A number of low C 12%CrWCoCu test steels were studied by light microscopy, in-situ synchrotron XRD, dilatometric, transmission electron microscopy, and atom probe tomography investigations, and by ThermoCalc modelling. The candidate C.R. Das from IGCAR learned these techniques during his stay at DTU (electron microscopy) and during visits to the BESSY facilities in Berlin, Germany (Synchroton XRD), TU Rostock, Germany (Dilatometry) and TU Aachen, Germany (Atom Probe Tomography).

The normal heat treatment of such steels consists of austenitization at 1050-1150C with cooling in air. This results in martensitic transformation leading to high hardness and brittleness. Thus, the steels are tempered at 600-750C in order to restore ductility and toughness and to activate precipitation hardening. Transmission electron microscopy observations revealed segregation of W during tempering at the prior austenite grain boundaries (PAGB) and other boundaries followed by formation of intermetallic Laves phase and growth of austenite. This leads to reduced toughness of the steels.

The gathered information was used to design a new 12%Cr Z-phase strengthened allow with balanced additions of carbon and W in order to achieve good creep properties high toughness and weldability without post weld heat treatment. The proposed steel was produced in the RFCS CRESTA II project, and improved toughness was confirmed.

The Z7 steel is now being upscaled and the weldability without PWHT is being demonstrated inb the CRESTA II. The steel is a candidate alloy for waterwall application in the boiler of A-USC power plants, where it could replace large quantity of expensive Nickel base alloy.

Results from the work was presented at the14th International Conference on Creep and Fracture of Engineering Materials and Structures, Creep 2017, Saint Petersburg, Russia, 19-21 June 2017.

Further presentation of the results will be made in high impact scientific journals. However, the understanding of the results was developed too late for this to happen inside the project period.
New fundamental understanding of tempering processes in martensitic 12%r steels was developed in the project. The segregation of W to PAGB leading to local formation of austenite at temperatures at below the Ac1 temperature, where austenite is not thermodynamically stable based on evaluation of the overall steel composition, has not been observed before. It offers an explanation for poor toughness and creep instability in 12%Cr steels based on the Z-phase strengthening concept.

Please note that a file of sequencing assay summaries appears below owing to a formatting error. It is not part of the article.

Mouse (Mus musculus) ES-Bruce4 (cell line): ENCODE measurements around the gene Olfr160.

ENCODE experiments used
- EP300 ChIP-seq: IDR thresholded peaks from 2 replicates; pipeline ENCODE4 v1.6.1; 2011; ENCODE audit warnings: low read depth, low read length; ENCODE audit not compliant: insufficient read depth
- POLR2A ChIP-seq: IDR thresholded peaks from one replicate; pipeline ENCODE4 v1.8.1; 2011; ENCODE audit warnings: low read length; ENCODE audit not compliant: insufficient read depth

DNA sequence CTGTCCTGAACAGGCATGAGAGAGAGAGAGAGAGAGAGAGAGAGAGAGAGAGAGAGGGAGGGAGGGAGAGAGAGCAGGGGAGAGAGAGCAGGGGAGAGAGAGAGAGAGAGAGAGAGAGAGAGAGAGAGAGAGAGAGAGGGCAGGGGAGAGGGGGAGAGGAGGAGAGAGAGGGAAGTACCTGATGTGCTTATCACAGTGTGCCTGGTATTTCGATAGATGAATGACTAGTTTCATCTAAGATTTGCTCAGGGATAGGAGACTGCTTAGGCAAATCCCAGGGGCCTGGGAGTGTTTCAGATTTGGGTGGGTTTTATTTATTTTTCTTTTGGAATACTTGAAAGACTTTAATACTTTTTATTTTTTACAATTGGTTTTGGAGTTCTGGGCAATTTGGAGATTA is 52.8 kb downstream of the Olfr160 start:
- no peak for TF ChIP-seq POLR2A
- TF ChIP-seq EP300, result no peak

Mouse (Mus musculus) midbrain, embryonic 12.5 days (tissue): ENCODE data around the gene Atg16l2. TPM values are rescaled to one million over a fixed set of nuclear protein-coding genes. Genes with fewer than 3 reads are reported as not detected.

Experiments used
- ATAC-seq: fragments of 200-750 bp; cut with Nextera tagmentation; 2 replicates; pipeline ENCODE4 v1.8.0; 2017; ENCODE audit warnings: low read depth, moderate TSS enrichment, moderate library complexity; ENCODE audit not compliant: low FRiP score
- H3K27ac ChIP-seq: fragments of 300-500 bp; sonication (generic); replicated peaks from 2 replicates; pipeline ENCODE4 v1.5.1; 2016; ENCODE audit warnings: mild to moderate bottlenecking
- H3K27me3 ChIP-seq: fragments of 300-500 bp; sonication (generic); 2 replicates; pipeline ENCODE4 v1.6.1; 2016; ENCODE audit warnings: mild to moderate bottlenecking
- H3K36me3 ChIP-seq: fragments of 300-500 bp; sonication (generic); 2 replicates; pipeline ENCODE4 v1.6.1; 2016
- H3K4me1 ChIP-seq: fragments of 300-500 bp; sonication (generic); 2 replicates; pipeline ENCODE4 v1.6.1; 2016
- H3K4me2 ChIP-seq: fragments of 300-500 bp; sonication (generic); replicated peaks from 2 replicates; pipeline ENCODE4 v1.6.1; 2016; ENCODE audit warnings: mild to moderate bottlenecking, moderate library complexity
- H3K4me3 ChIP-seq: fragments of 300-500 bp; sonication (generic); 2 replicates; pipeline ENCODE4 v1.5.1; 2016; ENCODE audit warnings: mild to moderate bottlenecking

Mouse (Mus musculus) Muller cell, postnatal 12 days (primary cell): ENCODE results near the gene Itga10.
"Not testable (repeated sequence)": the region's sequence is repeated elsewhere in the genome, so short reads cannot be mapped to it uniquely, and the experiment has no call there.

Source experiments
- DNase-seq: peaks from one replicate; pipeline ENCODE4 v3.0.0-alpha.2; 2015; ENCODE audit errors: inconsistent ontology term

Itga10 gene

The new understanding was used to design a new 12%Cr2W steel with improved toughness and creep stability. Due to low carbon content the steel can be welded without post weld heat treatment. This means that it has a good combination of properties for application in waterwalls of future A-USC power plants operating at steam temperatures up to 700C. Here it can replace expensive nickel base alloys, and reduce the investment costs for A-USC power plants. This will significantly improve the overall economy of A-USC projects and thereby its chances for commercial and technical success.

India has initiated a national programme to develop A-USC power plants for future [1]. Upon his return to India, C.R. Das has joined this project and is implementing the results of the project into the national A-USC project in India.

Realization of A-USC power plants in the future development of electricity supply in India has potentials to save Gigatonnes of CO2 emissions as compared to state of the art power plants, and to accelerate the electrification of India at affordable cost.


[1] http://www.firstpost.com/tech/news-analysis/india-is-pioneering-in-making-advanced-ultra-supercritical-equipment-for-coal-power-plants-3686871.html
Figure 1: (a) Creep curve at 650⁰C/80 MPa/2,200h, (b) Dark field and (c) Bright field HAADF imaging
Figure 2: HAADF images of the material (a) as-normalized, (b) aged at 650C/24h and (c) aged at 650
Figure 3: (a) HAADF images of the material aged at 675C for 44 h and (b) composition profile across